Surgeons lobby to get tourniquet kits in Georgia schools

ATLANTA (AP) - When it comes to massive bleeding, every minute counts, and knowing how to stem the flow can mean the difference between life and death.

That's why Georgia doctors are pushing to make bleeding control and education a statewide priority.

The Georgia Society of the American College of Surgeons was at the Capitol last week lobbying for $1 million to install 5-10 small tourniquet kits in each of the 2,000 public schools in Georgia.

The money would come from the Super Speeder fund, which fines drivers extra for extreme speeding violations.

When disaster strikes, it's often not the doctors or paramedics who will save your life, "it's the person sitting next to you, your buddy, someone you don't even know," said Dennis W. Ashley, a trauma surgeon.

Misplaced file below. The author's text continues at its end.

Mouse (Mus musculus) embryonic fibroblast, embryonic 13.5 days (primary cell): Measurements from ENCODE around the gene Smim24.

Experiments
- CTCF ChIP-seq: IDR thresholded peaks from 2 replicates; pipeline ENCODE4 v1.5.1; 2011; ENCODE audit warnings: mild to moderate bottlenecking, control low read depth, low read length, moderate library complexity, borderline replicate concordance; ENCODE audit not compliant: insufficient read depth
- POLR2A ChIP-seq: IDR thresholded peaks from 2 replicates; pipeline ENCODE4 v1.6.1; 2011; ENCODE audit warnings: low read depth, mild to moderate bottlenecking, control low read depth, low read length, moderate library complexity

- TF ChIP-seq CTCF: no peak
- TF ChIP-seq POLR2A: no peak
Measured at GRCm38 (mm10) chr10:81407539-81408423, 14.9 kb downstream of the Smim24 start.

He was at the Capitol training legislators on how to use a tourniquet and quick clot gauze to stop a serious bleed.

"We want all Georgian's to know this technique well, just like they know the Heimlich Maneuver, because with those simple skills you can save your friend's life with no medical training at all," Ashley said.

As part of their lobbying effort, the advocacy group installed three large bleeding kits in the Capitol. It is the first state legislature in the country to have the kits and training.

Tourniquets were once shunned as a brute force instruments that did more harm than good, but during the Iraq War they proved invaluable as they helped drastically improve survival rates.

The surgeons stressed that tourniquets should only be used to treat life-threatening bleeds when direct pressure alone isn't working.